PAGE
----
“We have the option of implementing a shuttle-like slide wire system, if required.”
Ares ML to SLS ML:
The ML – designed by RS&H (base and structure), along with ASRC Aerospace Corporation (prop systems etc.) – consists of the main support structure that comprises the base, tower and facility ground support systems, which include power, communications, conditioned air, water for cooling, wash-down, and was designed with ignition over-pressure protection in mind.
Hensel Phelps engineers worked on the structure at the mobile launcher park site area just north of the VAB, with trestles and girders arriving by barge in February of 2009, beginning the opening phase of work to create a base platform – one which is lighter than the current Mobile Launch Platforms (MLPs) that used to host the Space Shuttle.
With the giant Launch Umbilical Tower (LUT), the total weight of the structure is around 9.5 million pounds, compared to the 8.2 million pounds for just the Shuttle’s MLP.
Fabrication of the 345-foot LUT begin in May of 2009, in preparation for being placed on top of the ML’s platform as the LUT’s base, prior to the addition of nine additional sections via a giant crane at the build site.
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The Installation of the first section was conducted on September 24, followed by a second section on October 15, a third on October 27, a fourth and fifth section in November, a sixth and seventh in December, followed by the final three sections, resulting all 10 sections being installed by January 28, 2010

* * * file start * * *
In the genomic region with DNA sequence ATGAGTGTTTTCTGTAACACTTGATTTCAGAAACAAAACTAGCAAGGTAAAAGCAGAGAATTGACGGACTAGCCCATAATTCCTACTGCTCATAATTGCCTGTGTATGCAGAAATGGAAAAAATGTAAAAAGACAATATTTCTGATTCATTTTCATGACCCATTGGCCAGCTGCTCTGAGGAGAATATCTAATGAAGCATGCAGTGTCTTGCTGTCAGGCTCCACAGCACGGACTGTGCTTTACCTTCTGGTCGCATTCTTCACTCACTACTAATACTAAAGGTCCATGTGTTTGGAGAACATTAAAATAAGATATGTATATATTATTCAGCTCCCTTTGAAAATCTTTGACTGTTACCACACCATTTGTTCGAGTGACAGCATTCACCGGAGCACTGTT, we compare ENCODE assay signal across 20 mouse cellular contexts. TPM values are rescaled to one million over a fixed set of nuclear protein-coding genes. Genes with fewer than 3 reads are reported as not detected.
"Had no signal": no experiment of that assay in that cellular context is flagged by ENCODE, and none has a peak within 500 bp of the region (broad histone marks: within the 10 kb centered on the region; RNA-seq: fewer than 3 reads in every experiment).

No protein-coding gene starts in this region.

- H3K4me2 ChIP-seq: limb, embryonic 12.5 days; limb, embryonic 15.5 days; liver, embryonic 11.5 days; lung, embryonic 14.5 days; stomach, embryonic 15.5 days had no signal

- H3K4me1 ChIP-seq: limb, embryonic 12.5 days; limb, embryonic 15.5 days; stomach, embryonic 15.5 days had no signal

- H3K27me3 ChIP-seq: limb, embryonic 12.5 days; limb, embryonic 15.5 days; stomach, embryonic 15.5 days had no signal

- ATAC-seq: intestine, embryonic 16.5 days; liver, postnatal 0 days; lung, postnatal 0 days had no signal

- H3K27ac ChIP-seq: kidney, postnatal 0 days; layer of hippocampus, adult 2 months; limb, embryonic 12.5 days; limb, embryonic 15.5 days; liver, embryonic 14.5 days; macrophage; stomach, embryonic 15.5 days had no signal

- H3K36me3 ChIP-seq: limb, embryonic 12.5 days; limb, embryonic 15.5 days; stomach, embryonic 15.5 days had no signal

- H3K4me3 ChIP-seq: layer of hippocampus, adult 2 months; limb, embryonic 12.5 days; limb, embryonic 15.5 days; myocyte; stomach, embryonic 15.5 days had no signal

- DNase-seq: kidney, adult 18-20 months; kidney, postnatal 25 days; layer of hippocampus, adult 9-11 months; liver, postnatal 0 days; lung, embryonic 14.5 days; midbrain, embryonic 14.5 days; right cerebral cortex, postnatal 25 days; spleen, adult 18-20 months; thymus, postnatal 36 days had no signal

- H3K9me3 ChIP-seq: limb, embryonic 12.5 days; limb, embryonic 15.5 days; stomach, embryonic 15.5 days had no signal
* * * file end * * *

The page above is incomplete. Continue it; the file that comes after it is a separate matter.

This was followed by the installation of the launch mounts – highly specific for only the since-cancelled Ares I vehicle – on the platform in the Spring of 2010.
Although the ML is highly suited to the SLS vehicle, modifications – mainly to the Ares-specific elements of the structure – will be required, ahead of the Heavy Lift Launch Vehicle’s debut in 2017. This would will be in addition to the umbilical set up required for SLS.
As such KSC managers have now sent out a request for information about potential sources for the labor, equipment, and materials to deconstruct and modify the existing Mobile Launcher for SLS – work that will be carried out at the ML Park Site 3 near the Vehicle Assembly Building (VAB).
“The work consists of removal and storage of existing system components, equipment, and materials for reuse/reinstallation; demolition of system components and structure not to be reused; modification of structural elements and installation of new structural elements; reinstallation of salvaged equipment and materials, and installation of new systems, equipment, and materials,” noted the information.
“Heavy structural demolition and construction is to be performed on approximately half of the existing ML base (MLB). Temporary foundations and shoring will be required to support the remaining MLB and ML tower (MLT) structure during deconstruction/demolition and reconstruction.
The information added that modifications to the MLT Electrical Equipment Rooms include removal and modification of Air Conditioning ductwork, and electrical and communication cable trays, and relocation of lighting fixtures.
The ML was taken for a test trip to Pad 39B this year, marking its full transition to the SLS program.
The ML was also suited to the Liberty launch vehicle, which lost out on NASA funding via the CCiCAP process. ATK’s in-line vehicle may still launch, and from KSC, but is now focused on cargo services. Such launches would take place from a modified Mobile Launch Platform (MLP), previously employed with the Space Shuttle Program (SSP).
(Images via L2’s Commercial Crew and SLS sections, with additional images via SNC and NASA.)